Yet another lesson taught by the internet on what not to write in an email.
In 2005, a senior associate at Baker & McKenzie's London office became a bit irritated with a secretary who had allegedly spilled ketchup on his pants (or in British, "spilt tomato ketchup on his trousers") a week before and had then taken time away from the office without having reimbursed him for said trouser damage. "Dear Jenny," he wrote upon her return to the office, "I went to the dry-cleaners at lunch and they said it would cost four pounds [$7.30] to remove the ketchup stains. If you could let me have the cash today that would be much appreciated."
It was a bad time to impose on Jenny, who replied, "With reference to the email, I must apologize for not getting back to you straight away but due to my mother's sudden illness, death and funeral I have had more pressing issues than your four pounds. I apologize again for accidentally getting a few splashes of ketchup on your trousers. Obviously your financial need as a senior associate is greater than mine as a mere secretary."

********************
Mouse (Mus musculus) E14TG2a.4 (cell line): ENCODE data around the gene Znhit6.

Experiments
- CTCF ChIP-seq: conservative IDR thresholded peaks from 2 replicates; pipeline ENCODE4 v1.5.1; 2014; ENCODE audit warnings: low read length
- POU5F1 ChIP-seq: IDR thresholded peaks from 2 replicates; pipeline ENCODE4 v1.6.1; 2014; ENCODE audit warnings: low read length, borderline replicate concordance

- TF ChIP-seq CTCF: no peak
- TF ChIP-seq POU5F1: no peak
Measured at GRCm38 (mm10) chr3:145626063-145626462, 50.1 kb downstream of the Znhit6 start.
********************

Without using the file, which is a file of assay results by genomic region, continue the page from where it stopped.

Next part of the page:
She added that she had forwarded his email to other lawyers and staff in the office and that they had all offered to "do a collection" to raise the four pounds for him. "I, however, declined their kind offer but should you feel the urgent need for four pounds it will be on my desk this afternoon."
According to one report, the associate came by to get his money.
In the meantime, others at Baker & McKenzie had passed the message on, and it has since shown up in newspapers and around the internet. Reuters reported that the associate received a number of emails (I would guess the number is large) in response, including one from an investment banker saying he was "deeply saddened to hear about the ketchup stain tragedy" and another suggesting he should "emigrate."
Baker & McKenzie management commented that it was aware of the exchange, which it described as a "private matter [not anymore] between two members of staff that clearly got out of hand. We are investigating so as to resolve it as amicably as we can." The BBC contacted someone it called a "commercial anthropologist" for comment. He said he thought the associate had chosen to email his request for the money because email has become the "de facto messaging medium" for business and because people find it easier to use email to say uncomfortable things, like asking a secretary to pay for what she has spilt upon your trousers.
He also opined—calling on all his skill in commercial anthropology—that Phillips might be regretting having used email. "Emails have a long memory," he said.